29 January 2010

The End of Bettification

The most outrageous plot twist yet: cancellation.

Ugly Betty, Silvio Horta’s delirious adaptation of the telenovela Yo Soy Betty la Fea, has received its cancellation notice from ABC, and I blame myself. Not only has my residency in a foreign country made it difficult for me to demonstrate my loyal viewership, but I’d been meaning for several weeks to write a little essay here about how strong the show has grown in this, its fourth season. Surely if I’d written sooner, the axe would not have fallen. I apologize.

Ugly Betty made waves in its first season. Its flamboyance, its wild swings from sentimental melodrama to outrageous comedy, and its sheer gayness seemed, and probably were, like nothing we’d ever seen on American network television.

It featured a brilliant cast, led by America Ferrera, whom I’d first spotted in an independent feature film, Real Women Have Curves. Playing a zaftig teen in Los Angeles, she was a marvel of dignity, intelligence, and strength — and she more than held her own against Lupe Ontiveros, the powerhouse who played her mother. Not many young actors could do that. Moreover, Ferrera made you see and admire her character’s beauty, inside and out. When she was announced to play Betty Suarez, I knew I had to watch.

Not the first time she’s played a witch:
Vanessa Williams as Wilhelmina Slater

The rest of the cast has been terrific, too, notably Vanessa Williams as the wicked Wilhelmina Slater, making only the latest improbable comeback in her career. (Really, Wilhelmina bounces back from the brink, too, but she can’t compete with Vanessa Williams.) As Wilhelmina’s adversary, Judith Light was a revelation to me. I’d seen her only when flipping past Who’s the Boss?. She turns out to be thoroughly compelling, and I’ve gone back to look at some of her other work on YouTube, astonished by her range.

Judith Light as Claire Meade:
Don’t call her Angela.

The key to success on Ugly Betty is navigating the treacherous shoals of arch verbal comedy, slapstick, and melodrama, and both Williams and Light are aces. Among the less-familiar actors, Ana Ortiz, as Betty’s bombshell sister, has proven every bit as impressive in some of the most exaggerated material.

Two other series regulars, Becky Newton and Michael Urie (from Plano, Texas!), were originally hired as one-shots, but their comedic appeal, their expert handling of some of the scripts’ cleverest lines, and their surefire chemistry meant that bubble-headed Amanda Tanen and preening Marc Saint James became the highlight of many episodes, their webisode duets funnier than much of the regular series. This was especially true during the second season, truncated by a writers’ strike, and during the third season, when the show struggled to get its groove back.*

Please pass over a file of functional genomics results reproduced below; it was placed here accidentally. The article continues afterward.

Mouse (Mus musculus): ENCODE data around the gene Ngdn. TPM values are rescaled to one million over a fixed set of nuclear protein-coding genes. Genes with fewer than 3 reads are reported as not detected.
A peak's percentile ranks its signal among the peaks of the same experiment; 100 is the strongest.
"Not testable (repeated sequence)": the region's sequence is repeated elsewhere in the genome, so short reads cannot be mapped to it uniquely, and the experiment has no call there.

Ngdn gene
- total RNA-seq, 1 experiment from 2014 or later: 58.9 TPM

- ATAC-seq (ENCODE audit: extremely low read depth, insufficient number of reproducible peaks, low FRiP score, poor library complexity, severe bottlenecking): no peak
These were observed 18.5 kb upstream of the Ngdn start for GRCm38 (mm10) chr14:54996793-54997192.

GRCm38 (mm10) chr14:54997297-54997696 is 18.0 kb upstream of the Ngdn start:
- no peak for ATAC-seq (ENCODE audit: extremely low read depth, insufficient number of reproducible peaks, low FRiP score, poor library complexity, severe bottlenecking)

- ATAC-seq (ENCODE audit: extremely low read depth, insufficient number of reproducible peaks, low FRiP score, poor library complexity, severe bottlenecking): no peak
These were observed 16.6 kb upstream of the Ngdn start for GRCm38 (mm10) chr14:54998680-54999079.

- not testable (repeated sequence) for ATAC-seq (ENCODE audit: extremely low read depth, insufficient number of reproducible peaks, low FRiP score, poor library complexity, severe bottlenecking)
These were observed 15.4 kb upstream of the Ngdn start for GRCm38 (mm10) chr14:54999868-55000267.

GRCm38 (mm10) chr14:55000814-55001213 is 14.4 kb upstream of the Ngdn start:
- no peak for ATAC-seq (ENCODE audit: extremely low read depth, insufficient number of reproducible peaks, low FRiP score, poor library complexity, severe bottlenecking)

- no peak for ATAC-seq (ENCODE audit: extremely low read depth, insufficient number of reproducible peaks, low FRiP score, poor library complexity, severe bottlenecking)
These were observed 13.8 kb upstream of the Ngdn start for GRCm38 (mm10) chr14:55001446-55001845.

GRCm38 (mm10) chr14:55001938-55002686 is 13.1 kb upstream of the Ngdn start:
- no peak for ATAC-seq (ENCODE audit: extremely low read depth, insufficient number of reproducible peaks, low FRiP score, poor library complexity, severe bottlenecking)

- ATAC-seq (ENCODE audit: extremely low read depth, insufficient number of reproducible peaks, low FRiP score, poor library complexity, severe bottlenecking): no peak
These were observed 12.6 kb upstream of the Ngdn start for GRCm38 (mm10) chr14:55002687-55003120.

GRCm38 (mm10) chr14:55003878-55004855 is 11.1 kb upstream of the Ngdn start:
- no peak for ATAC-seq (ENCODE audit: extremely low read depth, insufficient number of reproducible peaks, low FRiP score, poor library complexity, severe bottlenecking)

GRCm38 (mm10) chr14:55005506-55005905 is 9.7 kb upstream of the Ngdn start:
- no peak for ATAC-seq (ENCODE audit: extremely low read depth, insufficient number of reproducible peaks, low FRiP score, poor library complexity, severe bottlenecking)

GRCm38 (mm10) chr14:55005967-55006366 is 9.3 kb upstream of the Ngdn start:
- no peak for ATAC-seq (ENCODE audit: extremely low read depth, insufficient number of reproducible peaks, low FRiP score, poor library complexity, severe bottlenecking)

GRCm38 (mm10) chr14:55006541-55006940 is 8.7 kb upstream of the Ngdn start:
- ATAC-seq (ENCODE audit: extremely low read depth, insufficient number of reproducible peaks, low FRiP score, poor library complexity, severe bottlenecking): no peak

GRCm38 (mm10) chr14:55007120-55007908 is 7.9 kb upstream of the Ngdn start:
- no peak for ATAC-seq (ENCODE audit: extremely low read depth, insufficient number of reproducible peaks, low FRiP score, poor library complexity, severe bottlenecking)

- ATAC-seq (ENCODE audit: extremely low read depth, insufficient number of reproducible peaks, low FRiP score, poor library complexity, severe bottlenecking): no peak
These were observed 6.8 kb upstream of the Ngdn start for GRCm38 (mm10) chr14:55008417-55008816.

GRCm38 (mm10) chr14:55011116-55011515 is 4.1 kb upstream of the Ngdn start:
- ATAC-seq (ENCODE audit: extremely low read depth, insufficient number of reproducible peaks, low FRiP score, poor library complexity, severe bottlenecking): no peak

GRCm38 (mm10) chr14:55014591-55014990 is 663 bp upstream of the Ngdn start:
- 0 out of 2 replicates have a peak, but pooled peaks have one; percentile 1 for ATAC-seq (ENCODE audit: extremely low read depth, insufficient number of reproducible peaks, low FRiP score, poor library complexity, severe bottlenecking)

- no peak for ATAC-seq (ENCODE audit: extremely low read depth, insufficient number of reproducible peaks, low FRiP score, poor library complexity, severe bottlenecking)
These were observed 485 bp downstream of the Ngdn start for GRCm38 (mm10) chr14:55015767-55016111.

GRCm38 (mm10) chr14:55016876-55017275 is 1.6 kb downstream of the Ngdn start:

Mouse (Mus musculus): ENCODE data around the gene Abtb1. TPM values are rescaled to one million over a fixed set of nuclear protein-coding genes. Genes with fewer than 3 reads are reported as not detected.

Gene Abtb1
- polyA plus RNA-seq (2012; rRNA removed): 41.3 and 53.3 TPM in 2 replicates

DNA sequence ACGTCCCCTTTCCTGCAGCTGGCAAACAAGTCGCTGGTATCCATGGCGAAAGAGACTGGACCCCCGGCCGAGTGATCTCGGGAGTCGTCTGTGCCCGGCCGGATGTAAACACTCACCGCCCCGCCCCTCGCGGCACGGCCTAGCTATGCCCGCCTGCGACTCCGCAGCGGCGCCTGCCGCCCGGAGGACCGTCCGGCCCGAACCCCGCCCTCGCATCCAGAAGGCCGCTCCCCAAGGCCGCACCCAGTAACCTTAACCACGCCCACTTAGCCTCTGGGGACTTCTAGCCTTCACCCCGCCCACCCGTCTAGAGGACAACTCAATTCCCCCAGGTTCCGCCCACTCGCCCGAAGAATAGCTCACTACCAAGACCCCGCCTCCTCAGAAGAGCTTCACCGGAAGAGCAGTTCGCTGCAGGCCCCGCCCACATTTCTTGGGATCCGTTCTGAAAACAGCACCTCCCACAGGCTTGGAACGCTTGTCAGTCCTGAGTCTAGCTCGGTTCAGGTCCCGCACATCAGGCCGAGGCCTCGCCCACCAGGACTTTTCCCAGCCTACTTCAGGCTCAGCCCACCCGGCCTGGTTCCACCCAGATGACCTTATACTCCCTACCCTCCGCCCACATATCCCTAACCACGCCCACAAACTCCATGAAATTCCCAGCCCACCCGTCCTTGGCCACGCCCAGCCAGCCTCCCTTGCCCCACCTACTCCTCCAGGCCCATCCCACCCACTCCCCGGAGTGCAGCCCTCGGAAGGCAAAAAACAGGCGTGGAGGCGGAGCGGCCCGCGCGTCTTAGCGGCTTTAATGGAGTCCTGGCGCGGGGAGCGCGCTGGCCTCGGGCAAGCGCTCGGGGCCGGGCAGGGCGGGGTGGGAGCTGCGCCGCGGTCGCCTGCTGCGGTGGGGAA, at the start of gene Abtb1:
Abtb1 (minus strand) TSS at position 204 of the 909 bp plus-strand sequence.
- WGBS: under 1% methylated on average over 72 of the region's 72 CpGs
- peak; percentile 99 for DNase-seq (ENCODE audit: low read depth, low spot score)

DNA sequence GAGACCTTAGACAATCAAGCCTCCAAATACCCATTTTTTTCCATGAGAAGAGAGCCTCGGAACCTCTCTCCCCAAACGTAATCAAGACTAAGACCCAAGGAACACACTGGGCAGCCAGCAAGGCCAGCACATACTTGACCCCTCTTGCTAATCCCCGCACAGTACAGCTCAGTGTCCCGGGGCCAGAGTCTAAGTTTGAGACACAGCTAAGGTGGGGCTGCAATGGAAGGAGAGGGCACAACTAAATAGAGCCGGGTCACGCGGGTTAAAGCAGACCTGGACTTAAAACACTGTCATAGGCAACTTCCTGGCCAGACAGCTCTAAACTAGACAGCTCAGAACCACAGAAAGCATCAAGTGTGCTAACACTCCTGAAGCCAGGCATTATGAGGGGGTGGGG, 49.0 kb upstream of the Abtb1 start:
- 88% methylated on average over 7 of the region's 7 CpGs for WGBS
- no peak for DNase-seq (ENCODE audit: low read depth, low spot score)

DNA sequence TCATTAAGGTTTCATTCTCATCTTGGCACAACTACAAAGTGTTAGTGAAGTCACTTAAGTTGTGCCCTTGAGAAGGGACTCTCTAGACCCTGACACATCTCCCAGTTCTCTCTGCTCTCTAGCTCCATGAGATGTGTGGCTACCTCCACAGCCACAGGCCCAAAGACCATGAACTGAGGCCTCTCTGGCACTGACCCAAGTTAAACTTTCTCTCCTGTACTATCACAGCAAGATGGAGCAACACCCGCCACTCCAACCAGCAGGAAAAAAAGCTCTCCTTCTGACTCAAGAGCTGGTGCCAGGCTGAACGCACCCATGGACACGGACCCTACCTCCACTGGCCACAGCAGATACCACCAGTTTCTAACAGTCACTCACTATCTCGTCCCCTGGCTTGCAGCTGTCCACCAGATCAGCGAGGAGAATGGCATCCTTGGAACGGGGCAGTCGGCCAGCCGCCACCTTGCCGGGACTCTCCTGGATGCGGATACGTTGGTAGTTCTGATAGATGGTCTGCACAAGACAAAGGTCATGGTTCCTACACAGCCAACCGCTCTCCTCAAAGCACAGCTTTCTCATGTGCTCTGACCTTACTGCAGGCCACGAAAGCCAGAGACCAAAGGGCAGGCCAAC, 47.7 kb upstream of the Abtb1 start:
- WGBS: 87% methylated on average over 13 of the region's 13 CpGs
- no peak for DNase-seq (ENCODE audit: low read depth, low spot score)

Filthy, gorgeous: Becky Newton as Amanda

Marc has become an especially interesting character, and I’m reminded of Major James Bellamy (Simon Williams) on Upstairs, Downstairs: when that soap opera ended, we realized with something of a shock that, no matter how much we cared about Rose and Mrs. Bridges, it had been James’ story all along: his lack of preparation for and his inability to cope with the changing times. Now Marc has become the James Bellamy of Ugly Betty.

From the outset, we knew that Betty would learn to trust her heart and her intelligence, to draw strength from her core values, and to stick up for herself. And indeed, that’s what she’s done. She’s like Dorothy in The Wizard of Oz, with a Wicked Witch and lots and lots of Munchkins. But really, she hasn’t grown as a character: she will leave with the attributes she brought to the first episode. (Perhaps without the braces, though.) What we couldn’t anticipate was Marc’s struggle with shallowness and his gradual connection with his own humanity.

Michael Urie as Marc Saint James

Against all odds, Ugly Betty has become the story of Marc Saint James’ coming of age — which, when you consider that he began as little more than a cameo, is remarkable.** And though for a while he seemed no more dimensional than Jack from Will & Grace, already, of all the characters in the show, Marc has grown the most.